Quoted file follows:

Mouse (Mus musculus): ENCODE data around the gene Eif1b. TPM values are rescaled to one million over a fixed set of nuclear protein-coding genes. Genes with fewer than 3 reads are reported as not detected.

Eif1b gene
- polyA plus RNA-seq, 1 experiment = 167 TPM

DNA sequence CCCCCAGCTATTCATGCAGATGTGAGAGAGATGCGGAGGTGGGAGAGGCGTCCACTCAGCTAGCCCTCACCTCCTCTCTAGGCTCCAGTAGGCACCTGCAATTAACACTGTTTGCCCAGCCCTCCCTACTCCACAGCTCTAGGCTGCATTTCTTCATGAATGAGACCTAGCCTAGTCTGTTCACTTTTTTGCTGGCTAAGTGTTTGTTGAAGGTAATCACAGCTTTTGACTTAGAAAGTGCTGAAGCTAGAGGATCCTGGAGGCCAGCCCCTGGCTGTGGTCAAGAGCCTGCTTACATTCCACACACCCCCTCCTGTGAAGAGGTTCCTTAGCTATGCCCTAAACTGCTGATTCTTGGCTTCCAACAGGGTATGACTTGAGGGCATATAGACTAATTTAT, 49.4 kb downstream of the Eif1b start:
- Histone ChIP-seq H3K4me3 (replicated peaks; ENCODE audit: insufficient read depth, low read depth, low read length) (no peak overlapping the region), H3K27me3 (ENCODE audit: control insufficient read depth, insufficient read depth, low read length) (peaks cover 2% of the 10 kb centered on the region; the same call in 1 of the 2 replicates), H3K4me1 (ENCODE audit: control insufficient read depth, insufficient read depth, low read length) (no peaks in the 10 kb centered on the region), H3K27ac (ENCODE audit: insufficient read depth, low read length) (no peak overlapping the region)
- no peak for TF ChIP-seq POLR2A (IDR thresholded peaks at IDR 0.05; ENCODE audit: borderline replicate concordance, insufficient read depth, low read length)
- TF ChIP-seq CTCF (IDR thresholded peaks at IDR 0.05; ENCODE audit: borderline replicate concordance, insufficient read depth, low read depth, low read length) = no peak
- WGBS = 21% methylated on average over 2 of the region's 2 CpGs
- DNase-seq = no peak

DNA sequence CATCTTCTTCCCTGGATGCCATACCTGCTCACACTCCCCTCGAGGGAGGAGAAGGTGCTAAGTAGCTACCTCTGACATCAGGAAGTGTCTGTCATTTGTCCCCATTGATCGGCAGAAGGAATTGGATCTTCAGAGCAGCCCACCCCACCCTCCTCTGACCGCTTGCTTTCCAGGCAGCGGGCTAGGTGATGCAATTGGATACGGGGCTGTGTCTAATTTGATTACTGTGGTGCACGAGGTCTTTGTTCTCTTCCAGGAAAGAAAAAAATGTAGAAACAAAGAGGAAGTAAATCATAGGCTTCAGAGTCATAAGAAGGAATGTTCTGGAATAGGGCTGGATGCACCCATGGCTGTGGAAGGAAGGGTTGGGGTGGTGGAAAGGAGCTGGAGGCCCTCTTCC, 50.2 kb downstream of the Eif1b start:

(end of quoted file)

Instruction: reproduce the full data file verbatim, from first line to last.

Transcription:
Mouse (Mus musculus): ENCODE data around the gene Eif1b. TPM values are rescaled to one million over a fixed set of nuclear protein-coding genes. Genes with fewer than 3 reads are reported as not detected.

Eif1b gene
- polyA plus RNA-seq, 1 experiment = 167 TPM

DNA sequence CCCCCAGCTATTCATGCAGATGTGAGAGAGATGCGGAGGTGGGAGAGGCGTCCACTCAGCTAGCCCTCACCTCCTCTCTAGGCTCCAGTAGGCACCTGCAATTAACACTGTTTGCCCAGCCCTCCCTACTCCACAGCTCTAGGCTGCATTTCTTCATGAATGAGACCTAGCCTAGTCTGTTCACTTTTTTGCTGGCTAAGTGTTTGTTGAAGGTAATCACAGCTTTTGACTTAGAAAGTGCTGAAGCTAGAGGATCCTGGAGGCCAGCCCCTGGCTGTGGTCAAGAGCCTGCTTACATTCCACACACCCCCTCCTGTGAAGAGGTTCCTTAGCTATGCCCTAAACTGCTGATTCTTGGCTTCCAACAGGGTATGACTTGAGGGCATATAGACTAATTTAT, 49.4 kb downstream of the Eif1b start:
- Histone ChIP-seq H3K4me3 (replicated peaks; ENCODE audit: insufficient read depth, low read depth, low read length) (no peak overlapping the region), H3K27me3 (ENCODE audit: control insufficient read depth, insufficient read depth, low read length) (peaks cover 2% of the 10 kb centered on the region; the same call in 1 of the 2 replicates), H3K4me1 (ENCODE audit: control insufficient read depth, insufficient read depth, low read length) (no peaks in the 10 kb centered on the region), H3K27ac (ENCODE audit: insufficient read depth, low read length) (no peak overlapping the region)
- no peak for TF ChIP-seq POLR2A (IDR thresholded peaks at IDR 0.05; ENCODE audit: borderline replicate concordance, insufficient read depth, low read length)
- TF ChIP-seq CTCF (IDR thresholded peaks at IDR 0.05; ENCODE audit: borderline replicate concordance, insufficient read depth, low read depth, low read length) = no peak
- WGBS = 21% methylated on average over 2 of the region's 2 CpGs
- DNase-seq = no peak

DNA sequence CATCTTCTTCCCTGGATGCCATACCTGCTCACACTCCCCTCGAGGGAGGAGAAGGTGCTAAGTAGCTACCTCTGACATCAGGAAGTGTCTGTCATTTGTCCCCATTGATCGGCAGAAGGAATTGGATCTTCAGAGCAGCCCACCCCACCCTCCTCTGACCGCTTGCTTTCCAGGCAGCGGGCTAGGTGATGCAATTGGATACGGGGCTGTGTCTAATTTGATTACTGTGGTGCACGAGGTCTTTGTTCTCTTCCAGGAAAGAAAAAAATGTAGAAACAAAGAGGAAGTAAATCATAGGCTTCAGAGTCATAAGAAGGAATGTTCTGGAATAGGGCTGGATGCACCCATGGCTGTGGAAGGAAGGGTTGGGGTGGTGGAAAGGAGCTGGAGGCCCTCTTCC, 50.2 kb downstream of the Eif1b start: